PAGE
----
However, there is a law governing government shutdowns, the Anti-Deficiency Act. Over the decades, multiple administrations have implemented closures under this law. We are unaware of any injunction or other court-issued document that has ever overturned the government’s authority in these matters. For those who believe they have standing, we urge you to seek legal remedies in court if you believe NPS actions to close park facilities to be illegal. Life would be much easier for us if the parks were open.

Without any contrary court findings or changes in the law, we will carry on with this miserable, thankless, and pay-less task denying public access to parks during the government shutdown. Although our actions too often make sensational news stories and fodder for pundits -- they are supported by precedent and legal guidance from government lawyers, under laws we are sworn to enforce.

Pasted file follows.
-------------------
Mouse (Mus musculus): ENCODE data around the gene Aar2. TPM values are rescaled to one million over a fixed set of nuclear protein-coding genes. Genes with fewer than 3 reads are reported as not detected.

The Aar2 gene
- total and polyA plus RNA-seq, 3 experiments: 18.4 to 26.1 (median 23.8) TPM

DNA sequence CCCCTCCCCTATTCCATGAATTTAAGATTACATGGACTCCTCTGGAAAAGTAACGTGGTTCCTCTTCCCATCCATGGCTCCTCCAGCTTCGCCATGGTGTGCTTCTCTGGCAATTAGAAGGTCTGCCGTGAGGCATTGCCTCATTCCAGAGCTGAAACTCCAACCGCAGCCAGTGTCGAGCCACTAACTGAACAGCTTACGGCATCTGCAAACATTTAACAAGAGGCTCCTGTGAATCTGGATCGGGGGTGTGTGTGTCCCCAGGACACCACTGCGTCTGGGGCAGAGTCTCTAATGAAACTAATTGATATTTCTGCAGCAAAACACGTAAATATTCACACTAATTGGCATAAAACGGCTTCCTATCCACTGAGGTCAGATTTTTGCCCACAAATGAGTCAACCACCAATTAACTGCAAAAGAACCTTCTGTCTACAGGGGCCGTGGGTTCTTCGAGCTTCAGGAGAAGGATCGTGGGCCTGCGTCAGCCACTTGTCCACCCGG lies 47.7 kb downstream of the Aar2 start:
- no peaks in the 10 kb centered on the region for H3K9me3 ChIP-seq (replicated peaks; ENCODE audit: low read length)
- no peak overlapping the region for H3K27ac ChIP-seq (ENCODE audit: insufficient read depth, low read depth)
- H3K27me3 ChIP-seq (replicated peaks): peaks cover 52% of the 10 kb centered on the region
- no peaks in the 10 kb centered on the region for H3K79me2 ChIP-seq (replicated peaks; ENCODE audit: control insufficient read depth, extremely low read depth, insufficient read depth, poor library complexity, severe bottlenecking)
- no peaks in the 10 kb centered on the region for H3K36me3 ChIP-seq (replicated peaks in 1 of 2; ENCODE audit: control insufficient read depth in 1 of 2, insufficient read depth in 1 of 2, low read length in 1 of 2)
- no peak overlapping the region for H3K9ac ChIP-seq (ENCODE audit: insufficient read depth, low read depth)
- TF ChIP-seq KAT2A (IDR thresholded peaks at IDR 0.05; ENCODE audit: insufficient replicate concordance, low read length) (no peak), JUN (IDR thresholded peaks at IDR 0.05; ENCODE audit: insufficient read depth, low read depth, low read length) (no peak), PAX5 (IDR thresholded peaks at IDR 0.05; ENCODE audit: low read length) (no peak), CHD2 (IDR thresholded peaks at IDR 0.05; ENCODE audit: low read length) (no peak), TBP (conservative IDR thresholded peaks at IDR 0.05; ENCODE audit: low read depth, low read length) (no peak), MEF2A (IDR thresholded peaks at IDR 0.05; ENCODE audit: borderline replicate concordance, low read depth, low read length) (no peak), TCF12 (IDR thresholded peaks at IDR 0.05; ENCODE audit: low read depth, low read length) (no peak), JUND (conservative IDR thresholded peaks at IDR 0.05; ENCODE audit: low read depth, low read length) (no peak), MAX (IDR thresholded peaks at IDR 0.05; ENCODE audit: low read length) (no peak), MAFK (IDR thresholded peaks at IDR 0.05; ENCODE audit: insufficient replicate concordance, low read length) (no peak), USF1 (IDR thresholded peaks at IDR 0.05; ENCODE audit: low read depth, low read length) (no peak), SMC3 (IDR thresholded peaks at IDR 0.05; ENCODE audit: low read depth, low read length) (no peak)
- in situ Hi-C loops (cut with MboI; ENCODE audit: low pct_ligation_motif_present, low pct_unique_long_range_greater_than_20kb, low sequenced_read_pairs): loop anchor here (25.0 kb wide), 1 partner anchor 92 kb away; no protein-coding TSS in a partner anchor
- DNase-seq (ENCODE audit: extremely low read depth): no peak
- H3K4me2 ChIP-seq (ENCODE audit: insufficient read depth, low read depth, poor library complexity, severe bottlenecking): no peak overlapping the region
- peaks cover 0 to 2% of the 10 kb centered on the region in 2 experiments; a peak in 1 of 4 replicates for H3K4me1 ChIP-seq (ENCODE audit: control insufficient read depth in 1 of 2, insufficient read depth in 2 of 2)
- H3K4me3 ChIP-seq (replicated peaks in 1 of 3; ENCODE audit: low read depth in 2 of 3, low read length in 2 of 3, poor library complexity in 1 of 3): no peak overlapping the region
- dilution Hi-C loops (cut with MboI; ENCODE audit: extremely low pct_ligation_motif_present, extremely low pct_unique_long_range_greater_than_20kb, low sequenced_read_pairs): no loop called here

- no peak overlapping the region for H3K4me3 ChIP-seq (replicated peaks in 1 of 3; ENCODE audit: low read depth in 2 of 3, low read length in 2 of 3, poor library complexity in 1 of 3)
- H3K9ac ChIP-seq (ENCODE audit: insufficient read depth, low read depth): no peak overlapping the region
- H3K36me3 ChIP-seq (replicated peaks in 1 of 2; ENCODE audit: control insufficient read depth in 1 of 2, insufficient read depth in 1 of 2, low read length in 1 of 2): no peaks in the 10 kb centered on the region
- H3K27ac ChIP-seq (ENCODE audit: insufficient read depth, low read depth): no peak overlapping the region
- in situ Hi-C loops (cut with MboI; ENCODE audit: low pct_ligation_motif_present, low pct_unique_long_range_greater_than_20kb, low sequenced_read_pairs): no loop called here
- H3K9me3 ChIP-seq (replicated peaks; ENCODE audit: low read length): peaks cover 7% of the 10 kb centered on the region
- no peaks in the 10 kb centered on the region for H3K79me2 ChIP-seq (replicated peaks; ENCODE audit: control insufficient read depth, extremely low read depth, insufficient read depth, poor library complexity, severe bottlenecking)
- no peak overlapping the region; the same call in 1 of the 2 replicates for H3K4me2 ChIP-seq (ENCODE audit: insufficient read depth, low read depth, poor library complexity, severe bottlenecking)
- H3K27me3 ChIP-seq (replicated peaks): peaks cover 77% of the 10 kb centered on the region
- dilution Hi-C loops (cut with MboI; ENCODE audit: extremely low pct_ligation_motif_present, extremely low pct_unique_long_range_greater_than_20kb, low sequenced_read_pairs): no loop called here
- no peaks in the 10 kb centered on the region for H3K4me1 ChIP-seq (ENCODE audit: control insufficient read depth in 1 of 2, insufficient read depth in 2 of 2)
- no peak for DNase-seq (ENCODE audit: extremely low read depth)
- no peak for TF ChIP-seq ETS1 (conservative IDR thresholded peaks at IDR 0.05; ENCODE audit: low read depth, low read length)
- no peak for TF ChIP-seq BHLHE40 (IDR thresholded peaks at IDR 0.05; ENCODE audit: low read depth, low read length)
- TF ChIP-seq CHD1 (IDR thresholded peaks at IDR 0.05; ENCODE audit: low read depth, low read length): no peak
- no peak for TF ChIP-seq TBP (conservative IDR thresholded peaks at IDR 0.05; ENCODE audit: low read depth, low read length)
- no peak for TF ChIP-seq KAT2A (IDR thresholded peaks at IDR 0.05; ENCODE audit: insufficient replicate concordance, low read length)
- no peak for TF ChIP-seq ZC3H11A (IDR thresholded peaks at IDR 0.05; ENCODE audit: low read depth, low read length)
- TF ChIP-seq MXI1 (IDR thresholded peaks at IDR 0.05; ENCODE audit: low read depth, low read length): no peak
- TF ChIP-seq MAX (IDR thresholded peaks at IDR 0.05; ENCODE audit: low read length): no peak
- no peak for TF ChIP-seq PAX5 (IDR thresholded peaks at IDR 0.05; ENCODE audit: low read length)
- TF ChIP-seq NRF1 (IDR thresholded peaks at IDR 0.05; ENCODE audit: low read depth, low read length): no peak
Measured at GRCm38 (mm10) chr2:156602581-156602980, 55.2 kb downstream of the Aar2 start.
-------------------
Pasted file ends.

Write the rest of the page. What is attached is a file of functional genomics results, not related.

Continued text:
The letter ends by encouraging the public to complain “loudly and often” about the closures to their elected representatives.

Across the entire public lands system, though, the closures don’t seem to be implemented consistently.  The National Park Service has shut down everything, including campgrounds, lodges and restaurants – even trails, roads and overlooks.  On Forest Service lands, many trails are still open but aren’t being maintained. Campgrounds are closed, but dispersed, undeveloped campsites are available. Interpretive rangers aren’t on the job but law enforcement is patrolling.  The same is true for BLM lands.

Closed campground at Bryce National Park.
Closed campground at Bryce National Park, Utah. Courtesy NPCA.

 

Closing federally-operated campgrounds makes sense; there’s no money to pay employees to operate them. But it’s less clear why one week into the shutdown, the Forest Service told privately-operated campgrounds, run by concessionaires, to cease operations (in previous shutdowns, concessionaires were allowed to continue operating). The no-concessionaire rule isn’t consistent, though – some concessionaire-run lodges in national forests, such as Timberline Lodge on Mt. Hood, are still open, and ski area concessionaires have been allowed to continue operating.